It is Children’s Mental Health week. This is another great initiative from Place2B and highlights, in particular, the difficulties our children are facing right now. This year, the theme is “Express Yourself”. Children can spend up to 8 hours a day at school. For many, it is the place where they do just that. Drama, music, break time on the playground and even classroom activities like creative writing all provide an outlet for them to express their dreams, desires and fears. But with school not there, it is left up to parents and caregivers to provide an outlet.
All therapists I know have had clients who have suffered a debilitating traumatic event. Some of these clients have developed Post Traumatic Stress Disorder (PTSD). For some of these clients, the trauma has been endured for years. Those who have lived in an abusive household, for example, can develop what is called complex PTSD. Counselling that focuses on healing the emotional and psychological wounds of traumatic events can be very effective. As a Human Givens therapist, I use a technique called The Rewind. I recently wrote an article for Welldoing.org explaining the essence of the technique. You can read it here.
Trauma can be debilitating and exhausting. It can also have profoundly negative impacts on our personal lives. Trauma can leave us unable to form meaningful relationships. However, it does not have to be a life sentence. The Rewind is simple, yet powerful. It can be highly effective after one session. It is also highly effective for those who have developed phobias. A phobia is often related to a specific event. The Rewind can deal with that event.
If you would like to learn more about healing the emotional and psychological wounds of traumatic events, click here to read the blog. You can read more about the technique here. It is a safe technique that can be very powerful.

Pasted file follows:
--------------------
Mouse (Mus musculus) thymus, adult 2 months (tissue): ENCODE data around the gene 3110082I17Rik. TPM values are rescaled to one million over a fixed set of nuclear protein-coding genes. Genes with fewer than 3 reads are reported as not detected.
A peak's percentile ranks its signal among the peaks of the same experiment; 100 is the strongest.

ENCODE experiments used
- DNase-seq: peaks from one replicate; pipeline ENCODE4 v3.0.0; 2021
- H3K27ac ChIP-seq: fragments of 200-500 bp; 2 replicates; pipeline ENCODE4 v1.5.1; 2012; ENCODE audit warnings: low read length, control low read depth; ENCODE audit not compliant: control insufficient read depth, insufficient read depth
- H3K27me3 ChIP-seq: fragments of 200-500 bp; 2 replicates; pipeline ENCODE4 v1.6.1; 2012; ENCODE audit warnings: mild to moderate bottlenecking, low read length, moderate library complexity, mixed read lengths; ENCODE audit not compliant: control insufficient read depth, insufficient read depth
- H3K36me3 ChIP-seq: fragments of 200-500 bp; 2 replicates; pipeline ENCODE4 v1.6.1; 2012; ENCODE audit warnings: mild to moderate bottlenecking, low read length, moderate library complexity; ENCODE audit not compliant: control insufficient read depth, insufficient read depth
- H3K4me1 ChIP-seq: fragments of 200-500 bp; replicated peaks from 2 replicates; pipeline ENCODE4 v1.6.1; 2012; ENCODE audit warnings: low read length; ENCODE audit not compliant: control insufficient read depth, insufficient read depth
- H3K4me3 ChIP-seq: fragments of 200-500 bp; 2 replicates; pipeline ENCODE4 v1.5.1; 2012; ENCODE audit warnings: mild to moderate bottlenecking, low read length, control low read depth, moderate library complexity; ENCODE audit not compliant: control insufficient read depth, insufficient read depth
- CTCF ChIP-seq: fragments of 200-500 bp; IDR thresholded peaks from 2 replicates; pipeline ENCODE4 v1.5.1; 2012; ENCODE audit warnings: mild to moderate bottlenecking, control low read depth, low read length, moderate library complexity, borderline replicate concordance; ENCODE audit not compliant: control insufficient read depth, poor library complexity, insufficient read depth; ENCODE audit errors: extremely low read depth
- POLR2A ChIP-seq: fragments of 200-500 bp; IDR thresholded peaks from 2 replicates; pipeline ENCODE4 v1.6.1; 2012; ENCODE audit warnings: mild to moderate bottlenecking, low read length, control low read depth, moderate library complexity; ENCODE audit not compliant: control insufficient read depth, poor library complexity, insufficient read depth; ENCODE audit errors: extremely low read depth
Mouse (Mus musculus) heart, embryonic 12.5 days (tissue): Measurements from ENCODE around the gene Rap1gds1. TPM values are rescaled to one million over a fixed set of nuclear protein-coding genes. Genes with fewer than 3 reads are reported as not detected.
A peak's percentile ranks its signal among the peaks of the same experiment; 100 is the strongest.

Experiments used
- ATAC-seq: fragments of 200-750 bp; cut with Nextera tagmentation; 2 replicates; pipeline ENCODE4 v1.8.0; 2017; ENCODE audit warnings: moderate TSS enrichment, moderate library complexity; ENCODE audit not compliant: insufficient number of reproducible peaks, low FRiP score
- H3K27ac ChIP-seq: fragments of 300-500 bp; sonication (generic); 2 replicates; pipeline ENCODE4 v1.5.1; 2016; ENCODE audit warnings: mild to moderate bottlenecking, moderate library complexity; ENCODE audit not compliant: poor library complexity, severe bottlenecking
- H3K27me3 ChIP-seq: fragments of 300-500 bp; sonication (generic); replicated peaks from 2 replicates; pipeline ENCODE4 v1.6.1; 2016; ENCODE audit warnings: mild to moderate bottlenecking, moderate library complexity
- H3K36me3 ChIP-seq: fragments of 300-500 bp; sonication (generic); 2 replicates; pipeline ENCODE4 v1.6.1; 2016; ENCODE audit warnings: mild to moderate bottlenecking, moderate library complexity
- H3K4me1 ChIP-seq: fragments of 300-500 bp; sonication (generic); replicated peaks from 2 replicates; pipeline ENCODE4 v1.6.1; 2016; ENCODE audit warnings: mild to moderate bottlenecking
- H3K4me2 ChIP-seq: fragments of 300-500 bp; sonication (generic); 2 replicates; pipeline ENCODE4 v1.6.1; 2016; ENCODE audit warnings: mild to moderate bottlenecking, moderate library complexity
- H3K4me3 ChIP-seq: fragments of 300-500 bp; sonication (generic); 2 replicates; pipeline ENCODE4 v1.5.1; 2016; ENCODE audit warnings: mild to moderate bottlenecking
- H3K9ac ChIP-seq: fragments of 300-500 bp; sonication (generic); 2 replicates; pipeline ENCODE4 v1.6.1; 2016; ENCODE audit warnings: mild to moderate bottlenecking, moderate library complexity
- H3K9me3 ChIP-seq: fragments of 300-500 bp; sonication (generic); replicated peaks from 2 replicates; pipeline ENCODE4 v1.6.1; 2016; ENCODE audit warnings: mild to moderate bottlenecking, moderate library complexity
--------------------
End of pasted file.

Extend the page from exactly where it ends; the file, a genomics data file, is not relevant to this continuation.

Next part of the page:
Contact me if you feel this could be useful for you.
A healthy mind goes alongside a healthy body. It may be an age old little saying, but the evidence that exercise can boost our mental health is growing all the time.
There is a brilliant article in The Guardian that explores the link between exercise and mental health problems like anxiety and depression. One of the first questions I ask a client (along with “how is your sleep?) is: “Do you exercise?”
My official title is Psychotherapist. But I also call myself a counsellor and a coach. And a question I hear regularly is: “Do I need a psychotherapist, a counsellor or a coach?” For some the idea of “psychotherapy” is frightening. It suggests mental illness. Or that there are mental health issues that need to be resolved and that it will be a lengthy, emotionally painful process. In my opinion, it does not need to be either. I see many clients who are living with depression or the impact of terrible traumas. But the style of psychotherapy I use aims to resolve these as quickly and as with as little emotional pain as possible.
But there are many others who give me a ring and come along to see me who are living healthy and, mostly, fulfilling lives. Why have they asked to see me?
I was recently asked by Brighter Spaces in Islington to write a blog for them. Having a strong background in education, I decided to follow a regular theme of mine: stress and wellbeing difficulties in teenagers